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This week has seen a further increase in open projects and a comparable decrease in delayed projects. Most of the increase has been in the residential sector. Further increases in open and restarted sites are expected over the coming weeks.
In the planning environment, new applications and decisions continue to hold firm at levels nearing normality. However, the number of new contract awards and tenders remain very weak.
Our research continues to find a majority focused on on-site productivity; however, sentiment may be starting to shift away from immediate concerns to the weakness of the planning pipeline, contractual disputes and financial resilience.
We made an error in weekly briefings 6 and 7 in the reporting of confirmed open and restarted projects. We had been adding the two together whereas in fact the restarted projects are a subset of the confirmed open projects. Apologies for any issues caused.
On Wednesday the ONS published March’s GDP, giving the first indication of the magnitude of the Covid-19 economic slump. The result was the worst contraction since the 2008 financial crisis. After a stagnation of growth in January and February as well as the March GDP suffering a record monthly fall, this resulted in a Q1 GDP contraction.
In production, 9 out of 13 sub-sectors fell. The largest of these was transport equipment. Meanwhile the manufacture of pharmaceuticals exhibited solid growth. The construction sector also contracted in March.
Over the course of the week there were further reports of site openings. Several major housing associations have announced returns to site, as have several major housebuilders. However, site productivity remains a major issue. We are getting many reports that social distancing is difficult if not impossible and we continue to collect several responses stating that sites are not safe.
Many respondents’ concerns are turning to the future. We are seeing an increase in concerns about contractual disputes as projects run late or over budget. There is also a serious risk that projects on-site will be finished but until conditions improve, there may not be a supply of new projects.
This week the value of projects confirmed open or restarting has increased with most of the increase in the residential sector. The value of delayed projects has again reduced significantly over the week.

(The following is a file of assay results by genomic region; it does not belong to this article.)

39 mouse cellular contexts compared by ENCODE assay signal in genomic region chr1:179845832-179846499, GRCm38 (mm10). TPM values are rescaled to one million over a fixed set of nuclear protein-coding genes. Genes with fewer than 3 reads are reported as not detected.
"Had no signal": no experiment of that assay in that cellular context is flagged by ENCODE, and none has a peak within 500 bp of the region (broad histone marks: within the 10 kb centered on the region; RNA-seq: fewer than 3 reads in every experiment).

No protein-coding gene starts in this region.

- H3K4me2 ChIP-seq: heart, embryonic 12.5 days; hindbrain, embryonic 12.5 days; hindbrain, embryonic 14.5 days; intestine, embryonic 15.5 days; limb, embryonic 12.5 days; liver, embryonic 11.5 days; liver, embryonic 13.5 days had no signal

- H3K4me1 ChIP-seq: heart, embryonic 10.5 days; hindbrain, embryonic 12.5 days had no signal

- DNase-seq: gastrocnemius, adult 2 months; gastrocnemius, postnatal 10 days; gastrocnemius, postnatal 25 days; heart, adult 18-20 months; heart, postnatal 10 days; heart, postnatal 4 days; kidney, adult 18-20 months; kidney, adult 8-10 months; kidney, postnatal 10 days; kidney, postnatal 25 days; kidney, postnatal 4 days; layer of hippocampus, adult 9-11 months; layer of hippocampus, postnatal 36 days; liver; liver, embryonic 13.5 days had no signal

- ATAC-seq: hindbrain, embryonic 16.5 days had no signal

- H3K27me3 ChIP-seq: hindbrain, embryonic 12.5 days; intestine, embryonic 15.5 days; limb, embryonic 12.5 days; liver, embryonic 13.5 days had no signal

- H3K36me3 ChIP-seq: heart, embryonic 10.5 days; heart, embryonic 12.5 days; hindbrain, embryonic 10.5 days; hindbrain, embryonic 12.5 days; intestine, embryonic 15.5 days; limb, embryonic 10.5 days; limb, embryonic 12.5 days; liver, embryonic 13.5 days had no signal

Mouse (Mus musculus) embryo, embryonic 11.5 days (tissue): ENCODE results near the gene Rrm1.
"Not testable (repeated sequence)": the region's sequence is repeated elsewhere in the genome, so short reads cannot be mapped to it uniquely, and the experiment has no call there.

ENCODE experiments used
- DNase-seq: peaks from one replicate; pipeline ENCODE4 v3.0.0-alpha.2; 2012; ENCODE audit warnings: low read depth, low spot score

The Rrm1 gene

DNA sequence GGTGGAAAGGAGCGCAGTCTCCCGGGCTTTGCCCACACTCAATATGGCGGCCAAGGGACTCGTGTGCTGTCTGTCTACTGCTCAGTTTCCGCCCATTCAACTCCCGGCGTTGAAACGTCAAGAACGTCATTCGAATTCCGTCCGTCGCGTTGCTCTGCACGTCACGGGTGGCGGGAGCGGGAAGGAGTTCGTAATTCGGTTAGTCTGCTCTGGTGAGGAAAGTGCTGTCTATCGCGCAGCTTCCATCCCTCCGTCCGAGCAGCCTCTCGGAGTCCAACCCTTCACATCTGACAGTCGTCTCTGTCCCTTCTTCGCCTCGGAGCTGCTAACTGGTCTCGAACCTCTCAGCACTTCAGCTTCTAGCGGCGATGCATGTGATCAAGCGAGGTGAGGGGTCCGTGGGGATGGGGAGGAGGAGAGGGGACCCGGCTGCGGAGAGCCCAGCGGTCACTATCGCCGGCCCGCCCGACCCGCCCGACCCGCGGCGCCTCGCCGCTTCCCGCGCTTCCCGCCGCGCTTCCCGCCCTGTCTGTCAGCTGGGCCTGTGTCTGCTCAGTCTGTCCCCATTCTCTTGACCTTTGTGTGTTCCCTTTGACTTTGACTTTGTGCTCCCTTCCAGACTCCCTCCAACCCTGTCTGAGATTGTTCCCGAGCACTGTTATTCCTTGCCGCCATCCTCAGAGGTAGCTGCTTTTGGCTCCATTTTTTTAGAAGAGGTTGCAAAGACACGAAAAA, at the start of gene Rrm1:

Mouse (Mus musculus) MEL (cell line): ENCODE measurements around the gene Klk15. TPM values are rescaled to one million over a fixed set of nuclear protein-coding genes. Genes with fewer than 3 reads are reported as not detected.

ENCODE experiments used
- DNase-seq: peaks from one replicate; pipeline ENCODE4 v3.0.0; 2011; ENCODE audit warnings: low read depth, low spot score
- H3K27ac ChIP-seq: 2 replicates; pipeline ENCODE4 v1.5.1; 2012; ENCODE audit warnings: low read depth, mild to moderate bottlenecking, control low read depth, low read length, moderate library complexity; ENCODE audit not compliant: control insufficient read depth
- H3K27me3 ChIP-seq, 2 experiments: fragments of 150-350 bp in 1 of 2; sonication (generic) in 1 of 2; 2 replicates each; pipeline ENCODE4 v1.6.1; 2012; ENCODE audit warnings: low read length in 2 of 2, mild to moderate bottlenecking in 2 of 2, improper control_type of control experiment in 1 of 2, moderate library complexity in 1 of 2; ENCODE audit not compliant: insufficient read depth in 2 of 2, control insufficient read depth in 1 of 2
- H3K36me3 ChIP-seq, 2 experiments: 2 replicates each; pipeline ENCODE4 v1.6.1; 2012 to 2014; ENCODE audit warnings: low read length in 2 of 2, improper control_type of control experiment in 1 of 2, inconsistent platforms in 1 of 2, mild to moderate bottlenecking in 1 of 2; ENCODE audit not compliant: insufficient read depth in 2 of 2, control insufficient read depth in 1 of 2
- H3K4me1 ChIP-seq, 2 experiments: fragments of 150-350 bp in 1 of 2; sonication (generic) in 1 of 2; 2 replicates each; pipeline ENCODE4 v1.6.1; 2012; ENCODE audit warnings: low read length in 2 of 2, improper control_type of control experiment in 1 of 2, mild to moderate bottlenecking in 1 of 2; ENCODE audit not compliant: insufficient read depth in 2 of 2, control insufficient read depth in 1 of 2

Earlier stages of planning activity remain relatively healthy with decision updates and new applications holding steady at slightly below pre-Covid levels. In May so far contract awards are down, and tenders have fallen compared to pre-crisis levels, though this may be due to the bank holiday.
The projects we have confirmed as remaining open have increased further over the week. The majority of projects confirmed open are in the Medical and Residential sectors, with the next largest increase in the Infrastructure sector. The Industrial sector continues to have the smallest open projects. Across the UK, London has the highest number of open projects whereas the lowest levels of open projects are in the East Midlands and Yorkshire.
This week we have seen a sharp increase in projects returning to site. Overall, the residential sector has by far the most projects returning to site, followed by the Infrastructure sector. The Industrial sector has the least restarted projects relative to its size. Across UK regions the most projects returning to site are in London, the South East, North West and the East of England.
Over the last week we have seen a further large decrease in the number of delayed projects. This week much of the decrease is in the residential sector. The other sectors with non-material reductions are the Infrastructure sector and the Commercial sector.
The picture of delays across the UK is more mixed. London has the highest fall but other regions also have enjoyed significant falls in delays. Since the falls in delays are mainly concentrated in the Residential sector, it is consistent with UK-wide housebuilders restarting activity nationally.
We will continue to provide weekly updates, including themes we uncover as further information becomes available. For a more detailed review of the construction projects affected by COVID-19, please click here and get in touch.